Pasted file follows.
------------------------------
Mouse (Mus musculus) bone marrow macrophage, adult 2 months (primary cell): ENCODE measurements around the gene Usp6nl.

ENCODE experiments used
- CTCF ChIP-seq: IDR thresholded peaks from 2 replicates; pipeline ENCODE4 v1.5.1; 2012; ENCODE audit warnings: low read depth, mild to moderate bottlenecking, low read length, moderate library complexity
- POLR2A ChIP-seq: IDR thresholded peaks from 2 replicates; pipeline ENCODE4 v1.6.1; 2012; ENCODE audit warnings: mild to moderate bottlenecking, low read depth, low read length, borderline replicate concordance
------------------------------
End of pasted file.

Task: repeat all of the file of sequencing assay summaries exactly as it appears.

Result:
Mouse (Mus musculus) bone marrow macrophage, adult 2 months (primary cell): ENCODE measurements around the gene Usp6nl.

ENCODE experiments used
- CTCF ChIP-seq: IDR thresholded peaks from 2 replicates; pipeline ENCODE4 v1.5.1; 2012; ENCODE audit warnings: low read depth, mild to moderate bottlenecking, low read length, moderate library complexity
- POLR2A ChIP-seq: IDR thresholded peaks from 2 replicates; pipeline ENCODE4 v1.6.1; 2012; ENCODE audit warnings: mild to moderate bottlenecking, low read depth, low read length, borderline replicate concordance